What would be expected in a book of this type is found in Part Three. The reader now is presented with Toler's thoughts and advice on ministry. This section covers a wide scope of things such as, caring for your congregation, special services like weddings, bringing in more people to your church, evangelism, and even how to lovingly correct someone or dealing with members leaving. While it is difficult to quote anyone sentence from any of the chapters in this section that sum it up, Chapter 24's title does an admirable job: "Delivering Consistent Pastoral Care".

Moving into Part Four, "Leadership," Dr. Toler takes a look into how the pastor can be an effective leader both in and out of the church. Chapters 40 and 41 set the tone for the rest of Part Four. The reader is taken through the prerequisite for leadership of a church to those things that mark an effective leader before several chapters discussing the recruitment and training of leaders. Finally in the last few chapters of the section, Toler deals with leadership issues that are related directly to the pastor himself.

A natural transition from discussions on leadership to those on coaching happens between Parts Four and Five. In Part Three, the last chapter spoke of recruiting volunteers. Volunteers are the backbone of many things that the church does. Part Five is a short, but important section, offering council to the pastor on coaching those people whom he has recruited. The pastor learns how to build teams and get them to work together. He learns how to inspire others to dream, succeed, and follow.

The last of the sections, Part Six, deals with the absolutely essential quality of communication. What is a pastor who cannot effectively communicate? Dr. Toler guides the pastor through aspects of preaching. In what might be the pastor's most difficult Sunday morning challenge, Toler offers tips on capturing the attention of the audience. Facets of the sermon are looked at in other chapters. Other things addressed include: talking about money, communicating in writing, and staying on the cutting edge of knowledge and technology.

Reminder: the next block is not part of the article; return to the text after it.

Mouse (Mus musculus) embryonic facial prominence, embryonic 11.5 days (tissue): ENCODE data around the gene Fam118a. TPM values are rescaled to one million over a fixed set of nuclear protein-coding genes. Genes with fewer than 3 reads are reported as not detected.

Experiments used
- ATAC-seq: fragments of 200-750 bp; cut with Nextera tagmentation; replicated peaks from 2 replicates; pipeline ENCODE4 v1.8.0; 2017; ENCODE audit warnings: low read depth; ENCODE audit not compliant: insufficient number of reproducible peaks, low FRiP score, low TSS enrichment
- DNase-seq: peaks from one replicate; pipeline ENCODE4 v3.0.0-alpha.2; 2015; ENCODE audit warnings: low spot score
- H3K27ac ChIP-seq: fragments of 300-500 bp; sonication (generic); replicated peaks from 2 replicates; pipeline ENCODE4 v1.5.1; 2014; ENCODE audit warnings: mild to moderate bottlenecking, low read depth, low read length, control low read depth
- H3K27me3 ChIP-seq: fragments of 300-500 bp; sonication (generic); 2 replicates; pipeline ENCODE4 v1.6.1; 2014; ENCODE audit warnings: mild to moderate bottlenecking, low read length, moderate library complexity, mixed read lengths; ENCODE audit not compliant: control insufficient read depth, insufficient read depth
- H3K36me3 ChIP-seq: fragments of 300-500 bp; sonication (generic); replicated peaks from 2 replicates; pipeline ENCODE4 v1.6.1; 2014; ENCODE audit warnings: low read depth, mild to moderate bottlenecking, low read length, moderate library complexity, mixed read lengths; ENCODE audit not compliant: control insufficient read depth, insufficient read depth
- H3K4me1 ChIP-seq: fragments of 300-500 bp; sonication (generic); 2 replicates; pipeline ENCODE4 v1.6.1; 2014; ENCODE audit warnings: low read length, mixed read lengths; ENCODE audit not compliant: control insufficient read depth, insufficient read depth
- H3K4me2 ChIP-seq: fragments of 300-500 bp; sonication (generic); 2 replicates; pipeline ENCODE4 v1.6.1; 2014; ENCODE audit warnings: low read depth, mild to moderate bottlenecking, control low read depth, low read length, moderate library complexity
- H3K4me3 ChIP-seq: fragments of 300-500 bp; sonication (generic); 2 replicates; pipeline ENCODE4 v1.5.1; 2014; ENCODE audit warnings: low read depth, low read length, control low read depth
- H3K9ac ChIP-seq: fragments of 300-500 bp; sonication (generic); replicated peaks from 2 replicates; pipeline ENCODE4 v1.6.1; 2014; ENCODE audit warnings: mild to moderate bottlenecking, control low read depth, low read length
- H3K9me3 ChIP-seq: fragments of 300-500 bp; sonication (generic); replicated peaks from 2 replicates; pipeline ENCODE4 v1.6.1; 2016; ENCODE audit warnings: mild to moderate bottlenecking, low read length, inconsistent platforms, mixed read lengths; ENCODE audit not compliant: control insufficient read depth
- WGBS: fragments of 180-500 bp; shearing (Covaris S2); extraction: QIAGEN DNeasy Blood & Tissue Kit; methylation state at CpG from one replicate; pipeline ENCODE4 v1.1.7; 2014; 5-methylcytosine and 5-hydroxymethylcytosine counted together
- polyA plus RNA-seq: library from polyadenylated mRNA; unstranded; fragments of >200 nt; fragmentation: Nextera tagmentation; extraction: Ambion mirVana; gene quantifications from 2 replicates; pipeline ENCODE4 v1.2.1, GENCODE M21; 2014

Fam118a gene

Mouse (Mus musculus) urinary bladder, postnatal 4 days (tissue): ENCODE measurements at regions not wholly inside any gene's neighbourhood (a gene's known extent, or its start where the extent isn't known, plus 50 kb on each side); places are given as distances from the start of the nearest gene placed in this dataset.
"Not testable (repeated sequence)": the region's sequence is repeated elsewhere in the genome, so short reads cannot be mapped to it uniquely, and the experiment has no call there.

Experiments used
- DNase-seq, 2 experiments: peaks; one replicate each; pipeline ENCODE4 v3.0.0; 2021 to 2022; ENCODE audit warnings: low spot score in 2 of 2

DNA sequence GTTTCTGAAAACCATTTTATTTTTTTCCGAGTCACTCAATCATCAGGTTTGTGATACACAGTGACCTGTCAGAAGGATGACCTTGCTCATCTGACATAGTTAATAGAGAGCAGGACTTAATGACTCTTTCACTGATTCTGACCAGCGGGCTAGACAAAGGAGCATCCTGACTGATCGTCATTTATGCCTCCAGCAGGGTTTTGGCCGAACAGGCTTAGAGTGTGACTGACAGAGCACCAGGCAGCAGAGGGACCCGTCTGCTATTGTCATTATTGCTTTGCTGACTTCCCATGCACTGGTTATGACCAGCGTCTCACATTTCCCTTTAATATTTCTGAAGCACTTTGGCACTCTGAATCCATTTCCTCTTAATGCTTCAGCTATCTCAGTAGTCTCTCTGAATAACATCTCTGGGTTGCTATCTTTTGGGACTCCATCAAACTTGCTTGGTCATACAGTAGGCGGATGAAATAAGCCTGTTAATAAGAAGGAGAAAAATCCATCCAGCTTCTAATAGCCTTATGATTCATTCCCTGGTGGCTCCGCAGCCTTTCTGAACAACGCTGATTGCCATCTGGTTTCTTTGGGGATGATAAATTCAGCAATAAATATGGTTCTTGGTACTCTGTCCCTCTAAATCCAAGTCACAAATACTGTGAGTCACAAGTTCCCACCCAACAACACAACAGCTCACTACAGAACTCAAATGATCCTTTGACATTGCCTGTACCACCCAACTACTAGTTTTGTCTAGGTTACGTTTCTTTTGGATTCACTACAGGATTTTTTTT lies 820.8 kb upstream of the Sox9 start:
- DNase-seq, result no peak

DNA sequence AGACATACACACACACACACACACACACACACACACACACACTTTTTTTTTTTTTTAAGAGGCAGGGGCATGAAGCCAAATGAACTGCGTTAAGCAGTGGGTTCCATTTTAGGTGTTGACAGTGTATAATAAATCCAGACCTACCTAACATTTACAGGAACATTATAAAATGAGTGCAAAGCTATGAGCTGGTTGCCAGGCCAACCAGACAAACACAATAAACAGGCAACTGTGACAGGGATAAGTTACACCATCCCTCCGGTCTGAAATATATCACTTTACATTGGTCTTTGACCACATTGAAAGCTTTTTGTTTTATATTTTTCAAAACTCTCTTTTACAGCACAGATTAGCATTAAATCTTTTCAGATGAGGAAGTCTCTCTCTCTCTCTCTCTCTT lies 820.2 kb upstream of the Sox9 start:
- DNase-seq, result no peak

What an awesome and wonderful book! In this book, Dr. Toler's thesis is that a pastor never stops learning and that having a mentor helps in the growth process. His book helps to accomplish learning, mentoring and growth in the reader. Chapter after chapter is filled with material that works toward these ends. Dr. Toler writes with a style that provides ease of reading as well as ease of understanding. His thoughts are conveyed in language that is not on such an intellectual level as to confuse the reader, but at the same time does not leave the reader feeling less intelligent for having read this book. Take for example, Dr. Toler's closing statement in Chapter 24. "Your sermon or lesson preparation is important. Your administration skills are vital. But your personal care for others will have the longest impact of your ministry." (Toler, 106) Another great thing about this book is the way Dr. Toler takes topics that are common to ministry and brings out points that might not be frequently thought of in each. In the part of the book dealing with ministry, he brings up the issue of expanding your influence as a pastor. Obviously, ministry is common to itself, but how often